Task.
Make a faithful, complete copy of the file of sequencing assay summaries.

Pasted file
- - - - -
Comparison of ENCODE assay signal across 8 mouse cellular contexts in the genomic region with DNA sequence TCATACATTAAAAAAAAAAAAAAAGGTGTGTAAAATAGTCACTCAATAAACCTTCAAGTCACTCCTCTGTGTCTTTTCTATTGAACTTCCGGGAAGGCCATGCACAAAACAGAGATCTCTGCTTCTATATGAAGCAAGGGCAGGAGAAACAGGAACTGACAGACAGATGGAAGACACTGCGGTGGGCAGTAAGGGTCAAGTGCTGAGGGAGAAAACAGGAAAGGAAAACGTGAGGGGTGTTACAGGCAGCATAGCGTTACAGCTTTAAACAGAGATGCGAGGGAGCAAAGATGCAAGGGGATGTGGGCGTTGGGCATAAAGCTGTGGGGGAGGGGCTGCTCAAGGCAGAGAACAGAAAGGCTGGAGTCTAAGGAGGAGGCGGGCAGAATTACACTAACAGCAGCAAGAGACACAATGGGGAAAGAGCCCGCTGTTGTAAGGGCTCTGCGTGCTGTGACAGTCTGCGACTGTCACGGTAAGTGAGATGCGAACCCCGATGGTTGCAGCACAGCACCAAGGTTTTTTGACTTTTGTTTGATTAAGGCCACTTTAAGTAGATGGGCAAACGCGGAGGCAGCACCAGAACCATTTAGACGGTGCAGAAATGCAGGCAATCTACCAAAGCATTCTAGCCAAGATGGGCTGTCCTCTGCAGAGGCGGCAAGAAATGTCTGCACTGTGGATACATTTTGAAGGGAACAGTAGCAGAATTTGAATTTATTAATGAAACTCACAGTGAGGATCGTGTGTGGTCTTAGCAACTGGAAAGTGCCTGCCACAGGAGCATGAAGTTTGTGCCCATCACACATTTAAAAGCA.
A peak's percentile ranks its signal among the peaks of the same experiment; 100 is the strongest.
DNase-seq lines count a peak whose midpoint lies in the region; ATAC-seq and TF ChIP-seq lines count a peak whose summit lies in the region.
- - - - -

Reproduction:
Comparison of ENCODE assay signal across 8 mouse cellular contexts in the genomic region with DNA sequence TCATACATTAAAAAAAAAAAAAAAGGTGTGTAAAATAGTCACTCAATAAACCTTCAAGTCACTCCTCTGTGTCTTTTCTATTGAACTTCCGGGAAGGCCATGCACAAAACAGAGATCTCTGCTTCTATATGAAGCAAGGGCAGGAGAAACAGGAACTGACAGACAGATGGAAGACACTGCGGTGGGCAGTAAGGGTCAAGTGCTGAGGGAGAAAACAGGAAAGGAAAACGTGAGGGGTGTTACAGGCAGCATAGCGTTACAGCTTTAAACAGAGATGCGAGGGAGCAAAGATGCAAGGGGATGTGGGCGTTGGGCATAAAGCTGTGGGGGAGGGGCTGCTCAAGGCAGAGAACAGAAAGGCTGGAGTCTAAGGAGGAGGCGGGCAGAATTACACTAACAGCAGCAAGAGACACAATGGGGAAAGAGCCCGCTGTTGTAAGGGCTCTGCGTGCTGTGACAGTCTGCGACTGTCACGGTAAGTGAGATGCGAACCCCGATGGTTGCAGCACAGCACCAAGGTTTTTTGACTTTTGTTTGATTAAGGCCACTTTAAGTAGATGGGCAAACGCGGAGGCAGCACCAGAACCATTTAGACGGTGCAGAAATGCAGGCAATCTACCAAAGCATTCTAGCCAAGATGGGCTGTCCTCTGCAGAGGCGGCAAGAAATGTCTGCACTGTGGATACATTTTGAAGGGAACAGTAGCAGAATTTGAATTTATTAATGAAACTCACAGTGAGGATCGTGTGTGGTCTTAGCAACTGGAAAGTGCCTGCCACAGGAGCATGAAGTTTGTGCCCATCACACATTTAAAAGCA.
A peak's percentile ranks its signal among the peaks of the same experiment; 100 is the strongest.
DNase-seq lines count a peak whose midpoint lies in the region; ATAC-seq and TF ChIP-seq lines count a peak whose summit lies in the region.